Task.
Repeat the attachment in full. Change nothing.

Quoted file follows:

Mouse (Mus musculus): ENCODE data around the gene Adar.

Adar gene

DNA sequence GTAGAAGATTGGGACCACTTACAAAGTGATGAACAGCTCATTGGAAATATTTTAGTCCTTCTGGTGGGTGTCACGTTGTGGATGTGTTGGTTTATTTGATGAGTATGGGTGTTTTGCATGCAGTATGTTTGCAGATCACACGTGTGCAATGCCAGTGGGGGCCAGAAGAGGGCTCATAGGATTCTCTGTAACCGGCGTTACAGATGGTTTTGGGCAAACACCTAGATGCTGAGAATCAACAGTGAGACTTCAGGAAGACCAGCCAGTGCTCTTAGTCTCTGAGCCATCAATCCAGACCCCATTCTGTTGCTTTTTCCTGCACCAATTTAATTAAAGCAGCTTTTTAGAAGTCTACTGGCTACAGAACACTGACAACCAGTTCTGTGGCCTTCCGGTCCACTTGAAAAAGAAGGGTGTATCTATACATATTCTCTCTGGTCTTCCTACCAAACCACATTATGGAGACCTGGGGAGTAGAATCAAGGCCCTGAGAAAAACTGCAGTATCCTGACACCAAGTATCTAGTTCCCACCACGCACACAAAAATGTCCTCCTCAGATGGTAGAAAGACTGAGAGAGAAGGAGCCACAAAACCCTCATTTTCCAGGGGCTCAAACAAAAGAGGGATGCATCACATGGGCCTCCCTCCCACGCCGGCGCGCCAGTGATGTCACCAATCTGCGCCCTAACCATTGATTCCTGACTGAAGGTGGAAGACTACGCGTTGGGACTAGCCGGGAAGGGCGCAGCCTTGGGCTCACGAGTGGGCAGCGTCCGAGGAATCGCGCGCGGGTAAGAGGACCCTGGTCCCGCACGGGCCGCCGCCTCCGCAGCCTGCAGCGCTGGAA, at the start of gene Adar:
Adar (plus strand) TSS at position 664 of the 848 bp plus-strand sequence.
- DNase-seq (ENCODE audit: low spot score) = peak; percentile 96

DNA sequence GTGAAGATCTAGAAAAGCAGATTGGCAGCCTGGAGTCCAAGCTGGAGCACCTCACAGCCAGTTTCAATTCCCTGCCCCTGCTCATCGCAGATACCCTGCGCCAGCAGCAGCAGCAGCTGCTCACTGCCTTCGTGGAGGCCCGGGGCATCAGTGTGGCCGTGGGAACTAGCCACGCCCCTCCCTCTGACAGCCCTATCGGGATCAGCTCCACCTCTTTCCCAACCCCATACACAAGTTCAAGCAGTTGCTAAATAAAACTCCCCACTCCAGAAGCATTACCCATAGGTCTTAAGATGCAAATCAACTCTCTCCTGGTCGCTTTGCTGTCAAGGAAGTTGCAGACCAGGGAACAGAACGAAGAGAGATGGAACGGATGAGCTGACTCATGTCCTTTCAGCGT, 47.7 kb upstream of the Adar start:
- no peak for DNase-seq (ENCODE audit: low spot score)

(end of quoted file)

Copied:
Mouse (Mus musculus): ENCODE data around the gene Adar.

Adar gene

DNA sequence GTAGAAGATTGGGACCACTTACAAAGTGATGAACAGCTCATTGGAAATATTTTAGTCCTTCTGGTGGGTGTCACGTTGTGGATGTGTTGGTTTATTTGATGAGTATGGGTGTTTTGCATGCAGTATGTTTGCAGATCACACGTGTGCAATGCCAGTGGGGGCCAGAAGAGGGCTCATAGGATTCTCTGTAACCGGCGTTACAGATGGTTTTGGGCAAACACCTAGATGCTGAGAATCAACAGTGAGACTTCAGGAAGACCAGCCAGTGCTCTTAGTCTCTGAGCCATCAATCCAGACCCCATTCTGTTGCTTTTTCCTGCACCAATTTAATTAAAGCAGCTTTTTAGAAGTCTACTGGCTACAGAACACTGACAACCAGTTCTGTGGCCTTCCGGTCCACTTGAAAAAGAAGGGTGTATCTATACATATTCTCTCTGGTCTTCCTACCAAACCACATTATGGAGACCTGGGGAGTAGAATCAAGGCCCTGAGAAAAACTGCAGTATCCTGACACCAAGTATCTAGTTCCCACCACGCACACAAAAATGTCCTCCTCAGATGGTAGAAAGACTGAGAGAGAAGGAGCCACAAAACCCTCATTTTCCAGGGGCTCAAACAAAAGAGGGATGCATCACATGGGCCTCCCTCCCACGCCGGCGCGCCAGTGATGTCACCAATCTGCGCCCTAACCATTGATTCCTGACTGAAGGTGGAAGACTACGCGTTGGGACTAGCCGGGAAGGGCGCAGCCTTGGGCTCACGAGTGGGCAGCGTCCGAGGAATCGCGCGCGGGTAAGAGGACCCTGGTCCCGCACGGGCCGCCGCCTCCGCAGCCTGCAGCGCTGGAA, at the start of gene Adar:
Adar (plus strand) TSS at position 664 of the 848 bp plus-strand sequence.
- DNase-seq (ENCODE audit: low spot score) = peak; percentile 96

DNA sequence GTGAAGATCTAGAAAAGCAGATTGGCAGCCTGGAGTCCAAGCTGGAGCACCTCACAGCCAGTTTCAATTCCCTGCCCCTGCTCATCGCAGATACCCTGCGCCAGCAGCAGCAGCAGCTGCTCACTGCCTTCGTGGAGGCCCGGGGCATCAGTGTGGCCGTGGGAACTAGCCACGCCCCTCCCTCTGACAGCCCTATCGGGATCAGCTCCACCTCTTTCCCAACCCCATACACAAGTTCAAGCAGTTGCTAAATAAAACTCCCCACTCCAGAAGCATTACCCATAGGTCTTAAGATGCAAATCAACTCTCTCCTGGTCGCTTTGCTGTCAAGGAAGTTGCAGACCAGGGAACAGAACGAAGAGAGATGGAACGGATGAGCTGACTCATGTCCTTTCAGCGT, 47.7 kb upstream of the Adar start:
- no peak for DNase-seq (ENCODE audit: low spot score)